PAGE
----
Prisoners hope for jail time at home

Most, but not all, of the 1,200 Indian inmates here are keen on the rumoured prisoner exchange treaty between their homeland and the UAE.

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DUBAI // Most Indian convicts say they would rather finish their prison sentences in a jail at home.

After Indian authorities announced a prisoner exchange agreement with the UAE could be signed next month, prisoners said they would rather be close to their families while serving time.

"Everyone is waiting in anticipation," said Srinivas, who was jailed for a year for a fatal traffic accident. "There is a lot of talk inside the prison about it. Everyone wants to know when the paper will be signed."

Authorities said a date for signing the treaty would soon be set.

"The agreement has been ready for a few months now," said MK Lokesh, the Indian ambassador. "It is awaiting signing from both sides.

"Recently we have recommended some dates to our ministry of overseas affairs in the month of November so that the Ministry of Interior of UAE can go and sign. It is in very advanced stages."

There are 1,200 Indian inmates in UAE jails, including 40 women, and the treaty could allow up to 80 per cent of them to return home to continue serving their sentences.

Only one Emirati is in an Indian prison. Mr Lokesh said the prisoner was still on trial, and would not disclose the nature of the charges.

"It would be good if I could do the same time in my country," said BK, a cleaner convicted of murder and serving the second year of a life sentence in Al Aweer Central Prison.

"I would like to be closer to my family. My only communication with them is on the phone as they cannot afford to travel to see me."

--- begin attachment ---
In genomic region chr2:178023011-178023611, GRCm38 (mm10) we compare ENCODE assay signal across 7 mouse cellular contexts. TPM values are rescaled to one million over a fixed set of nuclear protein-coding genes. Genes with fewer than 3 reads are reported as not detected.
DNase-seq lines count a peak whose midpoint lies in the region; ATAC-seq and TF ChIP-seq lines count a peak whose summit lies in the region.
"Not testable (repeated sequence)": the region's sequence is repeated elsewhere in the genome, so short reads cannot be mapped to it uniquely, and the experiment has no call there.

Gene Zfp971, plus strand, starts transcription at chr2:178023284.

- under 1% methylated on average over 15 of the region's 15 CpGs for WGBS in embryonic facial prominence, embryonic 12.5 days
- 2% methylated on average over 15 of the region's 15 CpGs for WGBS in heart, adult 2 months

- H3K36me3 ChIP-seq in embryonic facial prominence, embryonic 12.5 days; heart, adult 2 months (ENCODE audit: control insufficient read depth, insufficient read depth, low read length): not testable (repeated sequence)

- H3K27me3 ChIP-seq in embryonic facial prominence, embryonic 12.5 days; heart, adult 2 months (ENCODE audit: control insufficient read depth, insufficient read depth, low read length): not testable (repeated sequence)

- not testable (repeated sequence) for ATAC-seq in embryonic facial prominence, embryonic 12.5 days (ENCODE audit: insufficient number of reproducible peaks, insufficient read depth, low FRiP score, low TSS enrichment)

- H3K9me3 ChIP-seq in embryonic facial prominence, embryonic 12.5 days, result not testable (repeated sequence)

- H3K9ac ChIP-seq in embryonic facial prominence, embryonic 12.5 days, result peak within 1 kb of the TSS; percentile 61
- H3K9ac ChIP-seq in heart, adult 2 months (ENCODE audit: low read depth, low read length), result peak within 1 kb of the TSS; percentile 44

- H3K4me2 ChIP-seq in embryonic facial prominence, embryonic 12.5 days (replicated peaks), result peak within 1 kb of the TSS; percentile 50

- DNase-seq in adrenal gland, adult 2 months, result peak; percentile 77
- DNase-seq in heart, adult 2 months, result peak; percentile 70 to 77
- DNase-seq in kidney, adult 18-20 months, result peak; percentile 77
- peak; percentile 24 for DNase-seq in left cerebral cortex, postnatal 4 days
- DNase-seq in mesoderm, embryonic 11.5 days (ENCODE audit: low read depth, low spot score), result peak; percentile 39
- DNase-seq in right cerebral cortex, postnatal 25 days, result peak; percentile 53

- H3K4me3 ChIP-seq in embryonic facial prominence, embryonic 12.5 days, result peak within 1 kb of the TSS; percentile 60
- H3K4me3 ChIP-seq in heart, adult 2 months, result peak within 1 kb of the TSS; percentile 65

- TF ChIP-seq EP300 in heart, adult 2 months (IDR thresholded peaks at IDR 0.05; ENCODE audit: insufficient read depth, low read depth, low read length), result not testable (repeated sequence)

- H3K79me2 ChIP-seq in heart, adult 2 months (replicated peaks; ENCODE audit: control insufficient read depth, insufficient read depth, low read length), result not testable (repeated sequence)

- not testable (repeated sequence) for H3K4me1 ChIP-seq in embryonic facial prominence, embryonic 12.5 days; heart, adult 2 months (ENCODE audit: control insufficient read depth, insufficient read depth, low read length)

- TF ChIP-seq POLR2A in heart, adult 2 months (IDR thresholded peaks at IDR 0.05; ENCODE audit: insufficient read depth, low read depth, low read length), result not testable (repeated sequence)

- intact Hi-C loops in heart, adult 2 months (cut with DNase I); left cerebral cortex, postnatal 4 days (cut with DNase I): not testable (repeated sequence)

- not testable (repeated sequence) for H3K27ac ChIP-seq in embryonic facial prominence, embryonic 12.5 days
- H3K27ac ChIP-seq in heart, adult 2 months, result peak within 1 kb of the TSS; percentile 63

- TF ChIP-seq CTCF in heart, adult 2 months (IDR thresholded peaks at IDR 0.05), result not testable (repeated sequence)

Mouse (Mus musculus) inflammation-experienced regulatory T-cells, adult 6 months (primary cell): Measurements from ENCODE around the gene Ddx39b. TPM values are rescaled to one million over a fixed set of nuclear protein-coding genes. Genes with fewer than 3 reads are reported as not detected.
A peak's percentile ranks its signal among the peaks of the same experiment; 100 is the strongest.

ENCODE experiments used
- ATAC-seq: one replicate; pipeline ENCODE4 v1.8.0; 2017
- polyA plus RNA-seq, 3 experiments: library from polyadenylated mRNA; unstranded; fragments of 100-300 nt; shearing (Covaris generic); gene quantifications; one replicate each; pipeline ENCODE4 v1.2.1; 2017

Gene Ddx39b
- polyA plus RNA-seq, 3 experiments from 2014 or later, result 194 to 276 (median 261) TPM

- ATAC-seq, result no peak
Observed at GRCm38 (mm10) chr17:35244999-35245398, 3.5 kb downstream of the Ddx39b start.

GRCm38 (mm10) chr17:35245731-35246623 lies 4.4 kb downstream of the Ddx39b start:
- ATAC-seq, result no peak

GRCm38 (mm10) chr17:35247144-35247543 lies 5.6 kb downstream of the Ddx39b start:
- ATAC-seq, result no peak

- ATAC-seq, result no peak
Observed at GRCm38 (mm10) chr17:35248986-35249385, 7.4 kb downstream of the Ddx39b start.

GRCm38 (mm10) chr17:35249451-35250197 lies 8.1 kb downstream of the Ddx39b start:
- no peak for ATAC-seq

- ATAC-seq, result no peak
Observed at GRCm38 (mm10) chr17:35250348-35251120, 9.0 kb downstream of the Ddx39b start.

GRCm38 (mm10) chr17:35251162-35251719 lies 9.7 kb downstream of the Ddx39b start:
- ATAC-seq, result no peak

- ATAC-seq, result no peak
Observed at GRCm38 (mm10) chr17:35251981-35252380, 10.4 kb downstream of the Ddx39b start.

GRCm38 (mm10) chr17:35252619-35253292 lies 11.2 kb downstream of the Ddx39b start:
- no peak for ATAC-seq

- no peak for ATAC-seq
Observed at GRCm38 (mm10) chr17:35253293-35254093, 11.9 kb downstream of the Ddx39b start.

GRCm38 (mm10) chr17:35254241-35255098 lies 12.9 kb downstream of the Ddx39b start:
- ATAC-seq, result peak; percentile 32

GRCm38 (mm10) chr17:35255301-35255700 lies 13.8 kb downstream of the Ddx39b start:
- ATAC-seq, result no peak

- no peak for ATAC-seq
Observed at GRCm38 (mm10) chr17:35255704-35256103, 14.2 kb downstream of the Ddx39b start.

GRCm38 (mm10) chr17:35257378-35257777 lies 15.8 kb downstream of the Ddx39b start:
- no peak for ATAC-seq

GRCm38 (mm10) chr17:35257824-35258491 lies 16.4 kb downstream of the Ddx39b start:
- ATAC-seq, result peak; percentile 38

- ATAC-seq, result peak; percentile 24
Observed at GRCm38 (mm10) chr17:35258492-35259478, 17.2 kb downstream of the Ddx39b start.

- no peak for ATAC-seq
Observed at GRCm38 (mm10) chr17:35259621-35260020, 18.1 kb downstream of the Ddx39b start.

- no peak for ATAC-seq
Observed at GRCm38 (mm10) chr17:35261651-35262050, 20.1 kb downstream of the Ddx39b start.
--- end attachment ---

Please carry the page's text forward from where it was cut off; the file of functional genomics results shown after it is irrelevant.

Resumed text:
Another convict said he was worried his children would not recognise him after 25 years.

"If given a choice, I would like to finish my imprisonment back home," said BM, who was jailed five years ago. "I have not seen my family for seven years and my children do not remember me any more.

"My youngest son was born after I left for Dubai. If I am in India, they can at least visit me and get to know me."

His wife agreed. "Even if the jails in India are crammed or other facilities are poor, it is better he comes back," said Kamala, who did not want to disclose her full name.

Mr Lokesh said he did not know the exact terms of the exchange deal, but UAE prison aid workers said they thought the swap agreement was unlikely to apply to convicts on death row, those accused of financial crimes or those who had to pay blood money.

Yet not all prisoners are pleased by the prospect. Many have lied to relatives about the reasons for their sentences.

"They tell their family they had some problem with their sponsor or they are in jail because of a wrong charge," said Anil, a former prisoner who served more than two years in a road accident case.

"If they get transferred to India, their families will know it's their fault. Their whole village will know and everyone will talk about it."

Some prisoners conceal their imprisonment, calling home from the jail public phones with calling card numbers supplied by friends, and some even have friends who send money home for them.

Volunteers who visit the prisoners said the fear of family disapproval would keep several prisoners in the UAE, but many would still opt to finish their jail terms in India.

"When there is a death in the family they cry here because they can do nothing," said a volunteer who did not want to be identified. "If they are in India, at least they can see their families a few times a year."